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Getting Beyond Our Concerns

30 May

A post from several years ago about really listening to God.

26In the sixth month the angel Gabriel was sent from God to a city of Galilee named Nazareth, 27to a virgin betrothed to a man whose name was Joseph, of the house of David. And the virgin’s name was Mary. 28And he came to her and said, “Greetings, O favored one, the Lord is with you!” 29But she was greatly troubled at the saying, and tried to discern what sort of greeting this might be. 30And the angel said to her, “Do not be afraid, Mary, for you have found favor with God. 31And behold, you will conceive in your womb and bear a son, and you shall call his name Jesus. 32He will be great and will be called the Son of the Most High. And the Lord God will give to him the throne of his father David, 33and he will reign over the house of Jacob forever, and of his kingdom there will be no end.” 34And Mary said to the angel, “How will this be, since I am a virgin?” 35And the angel answered her, “The Holy Spirit will come upon you, and the power of the Most High will overshadow you; therefore the child to be born will be called holy—the Son of God. 36And behold, your relative Elizabeth in her old age has also conceived a son, and this is the sixth month with her who was called barren. 37For nothing will be impossible with God.” 38And Mary said, “Behold, I am the servant of the Lord; let it be to me according to your word.” And the angel departed from her.  Luke 1:26-38

This is a special devotional for me to write.  God used a Christmas Eve sermon by a former professor, over this passage, to inspire me to quit talking about this project and to take action.  These verses bring much to my mind.  One thing that I love though, is that once again God is showing up asking someone to do the seemingly unthinkable and impossible.  I mean hasn’t He been doing this since the beginning.  He asked Adam to give every creature a name.  He asked Noah to build an ark when it had never before rained.  He asked Abraham to trust Him and to be willing to sacrifice his son.  He led Joseph to go from tending sheep, to imprisonment, to leading Egypt.  He asked Joshua to conquer (wandering in the desert for 40 years is possibly not the greatest military training program).  He asked Elijah to defeat the false prophets.  He asked David to defeat Goliath.  He asked Nehemiah to lead the rebuilding of Jerusalem, when he knew nothing of construction.  There are a multitude of other instances of this.  Now, at the start of the New Testament, He is doing it again.  Asking a young girl, (probably early teens) to give birth.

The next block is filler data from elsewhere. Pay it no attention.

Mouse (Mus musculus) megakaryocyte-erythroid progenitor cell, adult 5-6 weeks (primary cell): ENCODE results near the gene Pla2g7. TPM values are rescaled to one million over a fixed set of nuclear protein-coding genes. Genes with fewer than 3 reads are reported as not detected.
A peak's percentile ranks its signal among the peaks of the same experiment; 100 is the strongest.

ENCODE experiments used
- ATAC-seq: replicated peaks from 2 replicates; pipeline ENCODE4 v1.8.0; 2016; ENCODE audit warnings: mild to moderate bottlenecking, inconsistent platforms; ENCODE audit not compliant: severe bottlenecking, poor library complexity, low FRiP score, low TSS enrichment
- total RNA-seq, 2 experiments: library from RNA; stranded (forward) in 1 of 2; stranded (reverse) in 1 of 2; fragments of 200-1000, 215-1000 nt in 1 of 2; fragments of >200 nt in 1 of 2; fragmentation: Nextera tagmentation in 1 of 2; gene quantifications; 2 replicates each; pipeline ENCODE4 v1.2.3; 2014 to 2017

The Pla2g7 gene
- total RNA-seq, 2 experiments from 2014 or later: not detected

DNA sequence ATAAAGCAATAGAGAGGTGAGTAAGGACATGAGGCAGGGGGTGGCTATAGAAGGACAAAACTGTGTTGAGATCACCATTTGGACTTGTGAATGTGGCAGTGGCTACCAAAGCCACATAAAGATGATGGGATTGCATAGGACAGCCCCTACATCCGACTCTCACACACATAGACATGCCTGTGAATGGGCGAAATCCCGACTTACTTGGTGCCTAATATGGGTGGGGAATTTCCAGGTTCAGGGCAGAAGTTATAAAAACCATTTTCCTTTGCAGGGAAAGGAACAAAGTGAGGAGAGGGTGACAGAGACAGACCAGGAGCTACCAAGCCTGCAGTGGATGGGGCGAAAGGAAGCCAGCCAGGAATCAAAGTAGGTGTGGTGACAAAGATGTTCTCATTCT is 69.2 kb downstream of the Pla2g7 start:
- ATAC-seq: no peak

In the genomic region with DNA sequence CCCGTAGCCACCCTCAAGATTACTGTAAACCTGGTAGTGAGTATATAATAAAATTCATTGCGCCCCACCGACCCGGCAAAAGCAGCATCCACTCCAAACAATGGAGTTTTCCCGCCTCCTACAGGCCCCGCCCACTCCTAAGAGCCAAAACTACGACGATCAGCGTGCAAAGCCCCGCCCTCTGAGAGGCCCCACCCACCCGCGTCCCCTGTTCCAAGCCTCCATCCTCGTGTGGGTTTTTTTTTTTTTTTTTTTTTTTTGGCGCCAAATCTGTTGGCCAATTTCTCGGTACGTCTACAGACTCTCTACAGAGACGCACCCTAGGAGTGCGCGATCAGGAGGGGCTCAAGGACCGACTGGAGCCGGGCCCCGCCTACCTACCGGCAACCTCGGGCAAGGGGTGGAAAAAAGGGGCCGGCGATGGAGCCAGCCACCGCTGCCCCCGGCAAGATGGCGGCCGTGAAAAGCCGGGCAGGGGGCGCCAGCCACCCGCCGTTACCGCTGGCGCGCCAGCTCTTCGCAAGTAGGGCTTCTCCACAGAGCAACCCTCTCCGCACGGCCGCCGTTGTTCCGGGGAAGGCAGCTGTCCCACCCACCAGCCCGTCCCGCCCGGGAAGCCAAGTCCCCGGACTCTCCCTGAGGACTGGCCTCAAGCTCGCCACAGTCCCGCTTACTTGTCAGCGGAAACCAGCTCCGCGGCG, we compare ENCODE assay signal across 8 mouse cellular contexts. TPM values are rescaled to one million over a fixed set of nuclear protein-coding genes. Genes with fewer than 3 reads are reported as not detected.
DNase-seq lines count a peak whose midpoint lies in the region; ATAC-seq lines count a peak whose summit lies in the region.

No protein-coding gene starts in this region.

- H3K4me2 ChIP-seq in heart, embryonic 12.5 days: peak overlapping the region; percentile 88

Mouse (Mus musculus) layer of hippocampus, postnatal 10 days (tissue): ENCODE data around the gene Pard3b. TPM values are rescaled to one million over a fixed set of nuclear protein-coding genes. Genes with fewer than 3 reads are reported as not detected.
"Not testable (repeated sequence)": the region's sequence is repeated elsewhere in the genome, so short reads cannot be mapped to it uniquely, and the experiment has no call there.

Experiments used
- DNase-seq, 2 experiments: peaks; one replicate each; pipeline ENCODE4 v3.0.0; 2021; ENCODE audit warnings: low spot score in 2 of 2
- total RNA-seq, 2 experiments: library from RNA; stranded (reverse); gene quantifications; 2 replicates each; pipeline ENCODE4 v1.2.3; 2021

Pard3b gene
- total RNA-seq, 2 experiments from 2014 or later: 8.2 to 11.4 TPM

I love Mary’s practicality in all of this; the first chance she gets to respond, she brings up the fact that she is a virgin.  I am sure to her; this seemed like an incredibly legitimate point.  I know I respond to God in a similar way all the time.  He leads me to something, and I bring up all the different obstacles I can think of.  I am sure many of you do the same.  I am not talking about small petty excuses such as: I have to be somewhere, or I do not know what to say.  I am talking about legitimate verifiable excuses, or what we would deem as such.  Maybe we tell God I do not have a passport or I have financial limitations.  I wonder if we are so busy reiterating our excuses at times that we fail to hear God’s response.  His response, delivered by Gabriel, to Mary was quite clear.  Gabriel did not gloss over her concerns or berate her for having them: instead he gave her a specific answer.  Is God that direct with us?  If so, do we just not hear Him?  If we do happen to hear Him, do we keep insisting on our excuse, or do we have the faith to echo Mary’s response and simply say, “may it be to me as you have said”?

Today leave His footprints by hearing God address your concerns, then believing in His power to accomplish what He says.

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Posted by on May 30, 2012 in Bible, Culture, Life

 

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